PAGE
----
The debate rages on about electronic cigarettes, but what is this fight really over. Many public health organizations and federal agencies site the fact that nicotine needs approval as a safe and effective quit smoking aid. But why? As an adult, is it not your decision to use nicotine, just as it is to use caffeine? Nicotine has not been shown to cause cancer. Yes it is addictive, but so are many other things to many people. If we take public health out of the equation, which is exactly what you do when you remove the tobacco, then what is the real issue here? Enter the nicotine prohibitionists.
The same health organizations that claim it is all about public health believe all nicotine products should be a smoking cessation aid. If a certain product is shown to get people to quit smoking, then great, but it is still unclear as to why a nicotine product needs to have this intended use. Can’t I use nicotine because I like it? Can’t I drink coffee because I like it? Can’t I drink beer because I like it? When we start controlling the reason a product is on the market under the umbrella of public health aren’t we attempting to control behavior? To deal with stress, which is a public health concern, am I not able to choose my outlet?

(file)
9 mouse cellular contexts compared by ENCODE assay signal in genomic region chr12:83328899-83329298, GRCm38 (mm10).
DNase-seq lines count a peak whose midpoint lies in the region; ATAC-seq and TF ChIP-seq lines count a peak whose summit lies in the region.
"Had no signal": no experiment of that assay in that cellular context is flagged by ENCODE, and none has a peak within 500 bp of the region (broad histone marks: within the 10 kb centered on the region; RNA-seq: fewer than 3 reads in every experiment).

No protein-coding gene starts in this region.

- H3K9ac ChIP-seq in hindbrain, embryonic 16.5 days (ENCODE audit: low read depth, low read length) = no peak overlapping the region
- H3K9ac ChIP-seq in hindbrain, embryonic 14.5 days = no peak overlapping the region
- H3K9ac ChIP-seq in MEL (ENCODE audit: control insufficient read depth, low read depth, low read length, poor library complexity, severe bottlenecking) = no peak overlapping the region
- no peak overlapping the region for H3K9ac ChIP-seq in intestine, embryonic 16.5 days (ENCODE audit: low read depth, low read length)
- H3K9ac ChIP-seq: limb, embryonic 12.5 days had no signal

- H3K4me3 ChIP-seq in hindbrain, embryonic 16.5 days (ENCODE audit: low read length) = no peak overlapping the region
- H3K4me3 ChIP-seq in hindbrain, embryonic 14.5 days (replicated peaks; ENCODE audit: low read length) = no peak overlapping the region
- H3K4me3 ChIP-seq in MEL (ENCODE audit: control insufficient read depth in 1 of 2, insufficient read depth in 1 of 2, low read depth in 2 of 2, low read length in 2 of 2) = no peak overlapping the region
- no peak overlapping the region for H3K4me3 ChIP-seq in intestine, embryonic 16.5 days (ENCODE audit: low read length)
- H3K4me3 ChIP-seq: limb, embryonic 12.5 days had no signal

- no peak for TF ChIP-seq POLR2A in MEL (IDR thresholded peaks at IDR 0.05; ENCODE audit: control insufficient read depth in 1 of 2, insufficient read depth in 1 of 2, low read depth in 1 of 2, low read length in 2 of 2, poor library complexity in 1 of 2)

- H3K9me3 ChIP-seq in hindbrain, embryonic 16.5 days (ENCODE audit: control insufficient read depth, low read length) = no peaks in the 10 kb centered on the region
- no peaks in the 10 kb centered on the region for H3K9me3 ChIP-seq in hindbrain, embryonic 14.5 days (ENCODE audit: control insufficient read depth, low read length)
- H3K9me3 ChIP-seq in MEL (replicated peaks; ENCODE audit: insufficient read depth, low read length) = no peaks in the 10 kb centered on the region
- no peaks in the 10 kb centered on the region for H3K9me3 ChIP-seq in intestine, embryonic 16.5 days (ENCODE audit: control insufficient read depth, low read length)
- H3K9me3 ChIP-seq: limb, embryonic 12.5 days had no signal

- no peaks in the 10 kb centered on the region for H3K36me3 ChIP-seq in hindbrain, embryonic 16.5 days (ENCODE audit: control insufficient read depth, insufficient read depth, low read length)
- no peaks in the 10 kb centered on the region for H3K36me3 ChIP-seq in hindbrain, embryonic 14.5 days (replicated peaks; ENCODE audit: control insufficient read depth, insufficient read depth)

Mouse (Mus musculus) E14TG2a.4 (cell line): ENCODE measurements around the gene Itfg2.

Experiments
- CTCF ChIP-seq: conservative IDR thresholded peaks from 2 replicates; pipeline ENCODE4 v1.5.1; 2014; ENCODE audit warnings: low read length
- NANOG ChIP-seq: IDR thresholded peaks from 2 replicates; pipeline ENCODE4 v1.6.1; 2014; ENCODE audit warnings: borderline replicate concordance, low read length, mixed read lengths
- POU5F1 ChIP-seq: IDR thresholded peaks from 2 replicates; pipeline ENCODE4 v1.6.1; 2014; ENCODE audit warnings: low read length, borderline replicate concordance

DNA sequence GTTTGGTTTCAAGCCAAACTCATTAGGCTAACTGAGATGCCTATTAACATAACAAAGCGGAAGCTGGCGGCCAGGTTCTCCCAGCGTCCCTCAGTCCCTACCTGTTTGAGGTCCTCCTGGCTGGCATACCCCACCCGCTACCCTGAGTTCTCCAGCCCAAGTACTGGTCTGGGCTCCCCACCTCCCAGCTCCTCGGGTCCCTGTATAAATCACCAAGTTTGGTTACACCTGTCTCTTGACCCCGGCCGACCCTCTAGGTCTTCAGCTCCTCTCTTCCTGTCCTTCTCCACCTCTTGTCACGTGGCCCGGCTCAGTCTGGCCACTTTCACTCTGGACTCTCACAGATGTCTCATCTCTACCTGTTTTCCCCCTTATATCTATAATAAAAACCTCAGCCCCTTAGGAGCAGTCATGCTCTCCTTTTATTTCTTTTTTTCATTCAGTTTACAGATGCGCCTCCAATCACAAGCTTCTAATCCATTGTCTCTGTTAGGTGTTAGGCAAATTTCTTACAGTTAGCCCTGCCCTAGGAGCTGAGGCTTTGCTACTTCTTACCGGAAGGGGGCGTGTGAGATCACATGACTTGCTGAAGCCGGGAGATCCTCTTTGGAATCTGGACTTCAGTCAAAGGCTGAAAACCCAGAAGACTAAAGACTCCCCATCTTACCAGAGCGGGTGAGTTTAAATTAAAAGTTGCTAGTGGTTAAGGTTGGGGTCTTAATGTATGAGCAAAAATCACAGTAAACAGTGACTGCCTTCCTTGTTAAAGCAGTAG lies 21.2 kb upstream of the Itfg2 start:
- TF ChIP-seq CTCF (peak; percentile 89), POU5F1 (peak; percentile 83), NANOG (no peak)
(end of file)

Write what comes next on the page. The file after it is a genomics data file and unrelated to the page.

Regulation is important. Kids shouldn’t drink coffee, or beer, or use nicotine gum (which is funny because what is more “kid” then chewing gum?). Regulation is also important to make sure products are not mislabeled and that manufacturing processes follow certain health and safety guidelines.
But regulation to make sure nicotine helps people quit smoking is like trying to make sure all guns are able to protect their owners. They may do just that, or they may be used for fun at the range. Or they may be used to hunt. Or they may be used to collect. People have different wants and needs. Provided the product follows the marketing, labeling, and safety regulations what does it matter why someone uses it. I’ll tell you why: Because when there are no more smokers, it will be much easier to eliminate nicotine altogether. Next up: Caffeine.